Period / Date 735/1335 (period of construction 1320 1335).

The tomb of Shah Rukn-e-Alam was built between 1320 and 1324, is an unmatched pre-Moghul masterpiece. The Mausoleum of Rukn-i-Alam could possibly be considered as the glory of Multan. From whichever side the city is approached, the most prominent thing that can be seen from miles all around is a huge dome. This dome is the Shrine of the saint. The tomb is located on the southwest side of the Fort premises.

Description / Main Features

The tomb is a typical example of Tughlaq style of architecture. The plan is an octagon with inclined walls and corner turrets. The second storey is also an octagon but without corner bastions and turrets. Each side of this octagon has an arched opening fitted with grilles and set in rectangular frames decorated with Multani tiles. Each corner of this storey has a small kiosk on it. The third storey is the dome & its finial. The total height of the building is 31 metres including 12 metres for the dome. As it stands on the high ground, the total height above the road level is 46 metres. The mosque in the complex was originally built during the reign of Aurangzab (Huq, 139) and a smaller mosque in the southwest of the tomb is believed to have been built by Bahamian Johan Gash (Huq, 140).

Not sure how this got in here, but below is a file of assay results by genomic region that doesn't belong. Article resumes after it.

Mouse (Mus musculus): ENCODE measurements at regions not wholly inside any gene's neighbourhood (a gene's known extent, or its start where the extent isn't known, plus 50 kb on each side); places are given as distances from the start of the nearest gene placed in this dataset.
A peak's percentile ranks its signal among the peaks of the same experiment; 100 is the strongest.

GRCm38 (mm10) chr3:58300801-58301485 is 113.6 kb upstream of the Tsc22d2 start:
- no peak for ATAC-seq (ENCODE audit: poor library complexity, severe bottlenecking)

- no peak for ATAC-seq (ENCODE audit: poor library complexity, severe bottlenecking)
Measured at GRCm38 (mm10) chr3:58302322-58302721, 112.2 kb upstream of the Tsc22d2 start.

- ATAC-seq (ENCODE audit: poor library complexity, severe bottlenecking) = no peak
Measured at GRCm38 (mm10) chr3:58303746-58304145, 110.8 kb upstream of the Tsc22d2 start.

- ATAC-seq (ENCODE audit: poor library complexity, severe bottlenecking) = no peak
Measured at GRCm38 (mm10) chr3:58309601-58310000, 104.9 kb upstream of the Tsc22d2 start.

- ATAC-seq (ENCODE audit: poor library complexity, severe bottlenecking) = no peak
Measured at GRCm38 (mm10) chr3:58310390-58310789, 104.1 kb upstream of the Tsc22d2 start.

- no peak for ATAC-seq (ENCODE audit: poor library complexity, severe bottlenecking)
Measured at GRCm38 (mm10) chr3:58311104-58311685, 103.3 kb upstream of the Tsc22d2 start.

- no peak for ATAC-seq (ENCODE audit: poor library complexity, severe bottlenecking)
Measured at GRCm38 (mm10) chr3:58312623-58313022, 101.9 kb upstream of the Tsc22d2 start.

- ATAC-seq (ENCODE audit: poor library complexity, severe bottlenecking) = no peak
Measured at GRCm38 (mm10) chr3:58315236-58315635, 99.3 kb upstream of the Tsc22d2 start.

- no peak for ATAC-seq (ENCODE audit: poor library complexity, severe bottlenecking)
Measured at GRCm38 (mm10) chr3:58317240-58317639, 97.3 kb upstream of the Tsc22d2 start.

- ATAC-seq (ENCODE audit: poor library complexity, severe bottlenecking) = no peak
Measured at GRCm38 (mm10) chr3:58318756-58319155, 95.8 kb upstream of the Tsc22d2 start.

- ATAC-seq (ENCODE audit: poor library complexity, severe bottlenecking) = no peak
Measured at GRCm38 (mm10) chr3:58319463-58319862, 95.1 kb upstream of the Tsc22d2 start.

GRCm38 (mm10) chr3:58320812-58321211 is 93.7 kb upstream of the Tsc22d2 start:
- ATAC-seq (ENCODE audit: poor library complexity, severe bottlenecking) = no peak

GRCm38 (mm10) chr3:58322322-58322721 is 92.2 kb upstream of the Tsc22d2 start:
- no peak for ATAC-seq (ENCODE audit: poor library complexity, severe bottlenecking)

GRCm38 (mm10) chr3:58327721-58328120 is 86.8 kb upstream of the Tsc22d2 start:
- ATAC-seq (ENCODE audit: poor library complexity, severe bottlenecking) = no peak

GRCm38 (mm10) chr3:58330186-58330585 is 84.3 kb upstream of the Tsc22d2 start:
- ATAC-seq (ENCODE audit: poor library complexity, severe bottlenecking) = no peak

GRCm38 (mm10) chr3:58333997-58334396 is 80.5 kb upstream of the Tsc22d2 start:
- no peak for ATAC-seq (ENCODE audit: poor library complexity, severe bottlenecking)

Besides its religious importance, the mausoleum is also of considerable archaeological value as its dome is reputed to be the second largest in the world. The mausoleum is built entirely of red brick, bounded with beams of shisham wood, which have now turned black after so many centuries. The whole of the exterior is elaborately ornamented with glazed tile panels, stringcourses and battlements. Colors used are dark blue, azure, and white, contrasted with the deep red of the finely polished bricks.

The tomb was said to have been built by Ghias-ud-din Tuqhluq(r. 1320-1325) for himself during the days of his governorship of Depalpur, between 1320 and 1324 AD, but was given by his son, Muhammad bib Tuqhluq to the descendents of Shah Rukn-e-Alam for the latters burial in 1330. The mausoleum of Rukn-e-Alam has been admired by not only the travelers and chroniclers but also by the arthistorians and archaeologist who wrote the architectural history of the subcontinent. In the 1970s the mausoleum was thoroughly repaired and renovated by the Auqaf Department of the Punjab Government. The entire glittering glazed interior is the result of new tiles and brickwork done by the Kashigars of Multan.

Похожие интересы